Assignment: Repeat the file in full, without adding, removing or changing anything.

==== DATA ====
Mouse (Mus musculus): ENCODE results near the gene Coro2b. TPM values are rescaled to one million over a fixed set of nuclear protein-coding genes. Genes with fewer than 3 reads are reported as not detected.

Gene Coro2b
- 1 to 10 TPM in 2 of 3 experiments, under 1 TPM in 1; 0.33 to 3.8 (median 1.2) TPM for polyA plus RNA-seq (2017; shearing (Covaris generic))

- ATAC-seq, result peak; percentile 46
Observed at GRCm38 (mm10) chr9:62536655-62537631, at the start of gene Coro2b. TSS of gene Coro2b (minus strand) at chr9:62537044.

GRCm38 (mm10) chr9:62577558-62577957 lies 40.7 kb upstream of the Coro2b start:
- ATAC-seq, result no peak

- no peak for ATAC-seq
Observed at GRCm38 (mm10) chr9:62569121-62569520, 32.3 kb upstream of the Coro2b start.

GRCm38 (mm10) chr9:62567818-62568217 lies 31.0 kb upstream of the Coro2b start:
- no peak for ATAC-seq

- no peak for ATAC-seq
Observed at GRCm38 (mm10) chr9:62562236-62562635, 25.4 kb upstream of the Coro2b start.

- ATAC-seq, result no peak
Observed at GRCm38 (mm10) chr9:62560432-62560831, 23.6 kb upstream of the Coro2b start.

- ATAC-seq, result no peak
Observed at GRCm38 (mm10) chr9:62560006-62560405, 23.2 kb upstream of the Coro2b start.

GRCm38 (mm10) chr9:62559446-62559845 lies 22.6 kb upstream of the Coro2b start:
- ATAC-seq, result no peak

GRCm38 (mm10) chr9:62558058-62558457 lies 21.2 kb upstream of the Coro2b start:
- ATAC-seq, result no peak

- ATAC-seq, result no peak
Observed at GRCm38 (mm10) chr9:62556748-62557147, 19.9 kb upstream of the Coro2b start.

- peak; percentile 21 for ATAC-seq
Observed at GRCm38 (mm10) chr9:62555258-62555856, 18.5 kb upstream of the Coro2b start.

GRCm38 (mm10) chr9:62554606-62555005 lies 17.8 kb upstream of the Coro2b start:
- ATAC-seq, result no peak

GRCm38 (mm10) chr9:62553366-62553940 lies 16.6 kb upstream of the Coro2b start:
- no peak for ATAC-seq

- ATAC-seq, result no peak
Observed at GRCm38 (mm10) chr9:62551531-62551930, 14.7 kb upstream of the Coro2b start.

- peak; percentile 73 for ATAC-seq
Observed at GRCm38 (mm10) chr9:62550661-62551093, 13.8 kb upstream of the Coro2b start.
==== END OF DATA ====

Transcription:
Mouse (Mus musculus): ENCODE results near the gene Coro2b. TPM values are rescaled to one million over a fixed set of nuclear protein-coding genes. Genes with fewer than 3 reads are reported as not detected.

Gene Coro2b
- 1 to 10 TPM in 2 of 3 experiments, under 1 TPM in 1; 0.33 to 3.8 (median 1.2) TPM for polyA plus RNA-seq (2017; shearing (Covaris generic))

- ATAC-seq, result peak; percentile 46
Observed at GRCm38 (mm10) chr9:62536655-62537631, at the start of gene Coro2b. TSS of gene Coro2b (minus strand) at chr9:62537044.

GRCm38 (mm10) chr9:62577558-62577957 lies 40.7 kb upstream of the Coro2b start:
- ATAC-seq, result no peak

- no peak for ATAC-seq
Observed at GRCm38 (mm10) chr9:62569121-62569520, 32.3 kb upstream of the Coro2b start.

GRCm38 (mm10) chr9:62567818-62568217 lies 31.0 kb upstream of the Coro2b start:
- no peak for ATAC-seq

- no peak for ATAC-seq
Observed at GRCm38 (mm10) chr9:62562236-62562635, 25.4 kb upstream of the Coro2b start.

- ATAC-seq, result no peak
Observed at GRCm38 (mm10) chr9:62560432-62560831, 23.6 kb upstream of the Coro2b start.

- ATAC-seq, result no peak
Observed at GRCm38 (mm10) chr9:62560006-62560405, 23.2 kb upstream of the Coro2b start.

GRCm38 (mm10) chr9:62559446-62559845 lies 22.6 kb upstream of the Coro2b start:
- ATAC-seq, result no peak

GRCm38 (mm10) chr9:62558058-62558457 lies 21.2 kb upstream of the Coro2b start:
- ATAC-seq, result no peak

- ATAC-seq, result no peak
Observed at GRCm38 (mm10) chr9:62556748-62557147, 19.9 kb upstream of the Coro2b start.

- peak; percentile 21 for ATAC-seq
Observed at GRCm38 (mm10) chr9:62555258-62555856, 18.5 kb upstream of the Coro2b start.

GRCm38 (mm10) chr9:62554606-62555005 lies 17.8 kb upstream of the Coro2b start:
- ATAC-seq, result no peak

GRCm38 (mm10) chr9:62553366-62553940 lies 16.6 kb upstream of the Coro2b start:
- no peak for ATAC-seq

- ATAC-seq, result no peak
Observed at GRCm38 (mm10) chr9:62551531-62551930, 14.7 kb upstream of the Coro2b start.

- peak; percentile 73 for ATAC-seq
Observed at GRCm38 (mm10) chr9:62550661-62551093, 13.8 kb upstream of the Coro2b start.